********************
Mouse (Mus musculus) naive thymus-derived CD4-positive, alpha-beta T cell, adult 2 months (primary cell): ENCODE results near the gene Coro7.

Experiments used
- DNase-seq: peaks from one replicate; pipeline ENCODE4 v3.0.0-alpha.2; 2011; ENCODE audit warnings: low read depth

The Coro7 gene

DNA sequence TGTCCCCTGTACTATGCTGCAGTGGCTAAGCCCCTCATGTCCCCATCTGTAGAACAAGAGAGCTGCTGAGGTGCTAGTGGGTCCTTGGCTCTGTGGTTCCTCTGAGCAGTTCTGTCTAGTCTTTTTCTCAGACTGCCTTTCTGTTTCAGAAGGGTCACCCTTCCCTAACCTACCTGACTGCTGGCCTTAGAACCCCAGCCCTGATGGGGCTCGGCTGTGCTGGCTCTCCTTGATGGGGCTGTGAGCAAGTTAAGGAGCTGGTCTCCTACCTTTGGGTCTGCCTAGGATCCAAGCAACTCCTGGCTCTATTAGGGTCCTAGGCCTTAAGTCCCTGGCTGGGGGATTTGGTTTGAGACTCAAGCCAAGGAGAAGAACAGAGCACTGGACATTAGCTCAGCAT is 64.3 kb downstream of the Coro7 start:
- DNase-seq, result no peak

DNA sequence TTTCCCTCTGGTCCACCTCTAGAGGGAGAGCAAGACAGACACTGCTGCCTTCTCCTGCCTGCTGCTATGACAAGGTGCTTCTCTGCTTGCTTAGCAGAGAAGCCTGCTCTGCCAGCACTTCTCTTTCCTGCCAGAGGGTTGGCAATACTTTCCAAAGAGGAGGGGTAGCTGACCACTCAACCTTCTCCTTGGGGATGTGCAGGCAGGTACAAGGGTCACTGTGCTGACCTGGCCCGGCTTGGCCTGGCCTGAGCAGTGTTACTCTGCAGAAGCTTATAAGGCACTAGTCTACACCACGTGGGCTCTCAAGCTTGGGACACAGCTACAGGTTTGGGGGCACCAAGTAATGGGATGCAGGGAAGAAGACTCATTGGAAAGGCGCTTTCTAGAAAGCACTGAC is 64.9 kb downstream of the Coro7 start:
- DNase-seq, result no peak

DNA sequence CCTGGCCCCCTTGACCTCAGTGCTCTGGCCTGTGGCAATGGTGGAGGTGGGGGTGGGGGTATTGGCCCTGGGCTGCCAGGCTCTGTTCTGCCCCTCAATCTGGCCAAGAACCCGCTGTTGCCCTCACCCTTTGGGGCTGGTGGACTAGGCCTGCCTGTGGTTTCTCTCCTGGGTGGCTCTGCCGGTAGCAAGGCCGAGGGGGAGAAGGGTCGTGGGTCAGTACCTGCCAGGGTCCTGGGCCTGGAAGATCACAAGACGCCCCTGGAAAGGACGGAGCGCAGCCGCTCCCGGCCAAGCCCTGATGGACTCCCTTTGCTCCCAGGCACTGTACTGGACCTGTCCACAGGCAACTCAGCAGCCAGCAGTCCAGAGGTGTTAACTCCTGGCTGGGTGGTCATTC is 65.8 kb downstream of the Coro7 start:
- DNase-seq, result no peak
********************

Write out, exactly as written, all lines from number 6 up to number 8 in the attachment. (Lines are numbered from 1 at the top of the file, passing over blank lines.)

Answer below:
- DNase-seq, result no peak

DNA sequence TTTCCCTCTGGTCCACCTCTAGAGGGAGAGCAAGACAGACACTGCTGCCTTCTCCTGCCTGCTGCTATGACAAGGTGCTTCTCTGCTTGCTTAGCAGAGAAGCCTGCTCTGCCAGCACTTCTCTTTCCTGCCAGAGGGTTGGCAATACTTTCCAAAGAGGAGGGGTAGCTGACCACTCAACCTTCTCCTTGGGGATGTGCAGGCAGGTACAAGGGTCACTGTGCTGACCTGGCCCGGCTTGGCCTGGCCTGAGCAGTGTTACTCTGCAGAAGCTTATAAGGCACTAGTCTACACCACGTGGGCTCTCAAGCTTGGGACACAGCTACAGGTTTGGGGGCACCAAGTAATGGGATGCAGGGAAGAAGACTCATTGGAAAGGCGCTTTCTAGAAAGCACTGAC is 64.9 kb downstream of the Coro7 start:
- DNase-seq, result no peak